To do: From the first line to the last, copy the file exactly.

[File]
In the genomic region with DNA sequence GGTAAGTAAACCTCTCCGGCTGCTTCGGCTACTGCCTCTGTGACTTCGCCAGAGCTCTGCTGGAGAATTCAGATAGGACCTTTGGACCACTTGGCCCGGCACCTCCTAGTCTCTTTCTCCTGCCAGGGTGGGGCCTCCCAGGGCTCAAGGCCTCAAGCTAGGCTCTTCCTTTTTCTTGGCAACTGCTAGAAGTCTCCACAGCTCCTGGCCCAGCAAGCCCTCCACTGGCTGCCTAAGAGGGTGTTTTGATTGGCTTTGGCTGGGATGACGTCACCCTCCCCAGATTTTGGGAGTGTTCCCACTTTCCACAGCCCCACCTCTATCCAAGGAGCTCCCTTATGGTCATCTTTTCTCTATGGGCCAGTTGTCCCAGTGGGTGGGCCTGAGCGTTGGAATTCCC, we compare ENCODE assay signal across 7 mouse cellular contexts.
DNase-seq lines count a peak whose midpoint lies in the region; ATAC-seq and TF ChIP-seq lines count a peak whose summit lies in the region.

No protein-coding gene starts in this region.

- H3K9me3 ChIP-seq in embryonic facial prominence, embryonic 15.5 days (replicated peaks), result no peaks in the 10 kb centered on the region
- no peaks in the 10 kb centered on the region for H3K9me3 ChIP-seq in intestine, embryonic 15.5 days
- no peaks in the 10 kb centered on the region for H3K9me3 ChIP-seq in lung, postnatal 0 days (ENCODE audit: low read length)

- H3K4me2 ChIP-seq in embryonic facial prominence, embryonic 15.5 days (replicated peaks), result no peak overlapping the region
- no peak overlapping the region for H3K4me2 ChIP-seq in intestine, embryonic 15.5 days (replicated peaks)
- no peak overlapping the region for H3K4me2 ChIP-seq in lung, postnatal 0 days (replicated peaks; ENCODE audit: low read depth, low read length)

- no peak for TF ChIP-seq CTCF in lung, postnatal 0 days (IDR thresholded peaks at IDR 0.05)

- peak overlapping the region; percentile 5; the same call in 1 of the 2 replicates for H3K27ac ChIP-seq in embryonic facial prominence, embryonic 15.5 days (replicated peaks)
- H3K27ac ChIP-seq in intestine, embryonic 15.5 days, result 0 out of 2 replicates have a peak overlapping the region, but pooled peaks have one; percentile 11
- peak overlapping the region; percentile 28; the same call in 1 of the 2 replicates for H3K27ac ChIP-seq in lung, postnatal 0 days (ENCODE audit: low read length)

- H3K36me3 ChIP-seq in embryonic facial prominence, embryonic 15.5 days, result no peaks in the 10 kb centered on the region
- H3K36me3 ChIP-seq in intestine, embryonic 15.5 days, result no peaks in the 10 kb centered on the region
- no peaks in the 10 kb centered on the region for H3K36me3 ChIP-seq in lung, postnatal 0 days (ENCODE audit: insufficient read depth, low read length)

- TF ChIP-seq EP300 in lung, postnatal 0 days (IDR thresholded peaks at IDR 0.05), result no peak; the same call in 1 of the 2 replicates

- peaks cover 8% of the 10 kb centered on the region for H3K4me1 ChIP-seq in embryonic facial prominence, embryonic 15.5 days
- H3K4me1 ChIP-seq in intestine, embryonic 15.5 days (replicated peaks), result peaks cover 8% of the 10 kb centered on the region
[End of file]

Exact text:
In the genomic region with DNA sequence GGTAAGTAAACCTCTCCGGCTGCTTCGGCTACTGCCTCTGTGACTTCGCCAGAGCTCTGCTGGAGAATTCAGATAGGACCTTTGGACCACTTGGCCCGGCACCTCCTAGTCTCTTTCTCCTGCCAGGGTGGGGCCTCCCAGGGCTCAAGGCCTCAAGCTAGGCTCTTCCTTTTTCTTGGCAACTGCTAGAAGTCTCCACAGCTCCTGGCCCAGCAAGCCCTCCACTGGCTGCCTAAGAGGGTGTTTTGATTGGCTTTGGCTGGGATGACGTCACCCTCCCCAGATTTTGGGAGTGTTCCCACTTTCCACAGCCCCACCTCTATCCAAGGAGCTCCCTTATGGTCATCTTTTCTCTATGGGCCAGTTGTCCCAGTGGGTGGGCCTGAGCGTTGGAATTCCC, we compare ENCODE assay signal across 7 mouse cellular contexts.
DNase-seq lines count a peak whose midpoint lies in the region; ATAC-seq and TF ChIP-seq lines count a peak whose summit lies in the region.

No protein-coding gene starts in this region.

- H3K9me3 ChIP-seq in embryonic facial prominence, embryonic 15.5 days (replicated peaks), result no peaks in the 10 kb centered on the region
- no peaks in the 10 kb centered on the region for H3K9me3 ChIP-seq in intestine, embryonic 15.5 days
- no peaks in the 10 kb centered on the region for H3K9me3 ChIP-seq in lung, postnatal 0 days (ENCODE audit: low read length)

- H3K4me2 ChIP-seq in embryonic facial prominence, embryonic 15.5 days (replicated peaks), result no peak overlapping the region
- no peak overlapping the region for H3K4me2 ChIP-seq in intestine, embryonic 15.5 days (replicated peaks)
- no peak overlapping the region for H3K4me2 ChIP-seq in lung, postnatal 0 days (replicated peaks; ENCODE audit: low read depth, low read length)

- no peak for TF ChIP-seq CTCF in lung, postnatal 0 days (IDR thresholded peaks at IDR 0.05)

- peak overlapping the region; percentile 5; the same call in 1 of the 2 replicates for H3K27ac ChIP-seq in embryonic facial prominence, embryonic 15.5 days (replicated peaks)
- H3K27ac ChIP-seq in intestine, embryonic 15.5 days, result 0 out of 2 replicates have a peak overlapping the region, but pooled peaks have one; percentile 11
- peak overlapping the region; percentile 28; the same call in 1 of the 2 replicates for H3K27ac ChIP-seq in lung, postnatal 0 days (ENCODE audit: low read length)

- H3K36me3 ChIP-seq in embryonic facial prominence, embryonic 15.5 days, result no peaks in the 10 kb centered on the region
- H3K36me3 ChIP-seq in intestine, embryonic 15.5 days, result no peaks in the 10 kb centered on the region
- no peaks in the 10 kb centered on the region for H3K36me3 ChIP-seq in lung, postnatal 0 days (ENCODE audit: insufficient read depth, low read length)

- TF ChIP-seq EP300 in lung, postnatal 0 days (IDR thresholded peaks at IDR 0.05), result no peak; the same call in 1 of the 2 replicates

- peaks cover 8% of the 10 kb centered on the region for H3K4me1 ChIP-seq in embryonic facial prominence, embryonic 15.5 days
- H3K4me1 ChIP-seq in intestine, embryonic 15.5 days (replicated peaks), result peaks cover 8% of the 10 kb centered on the region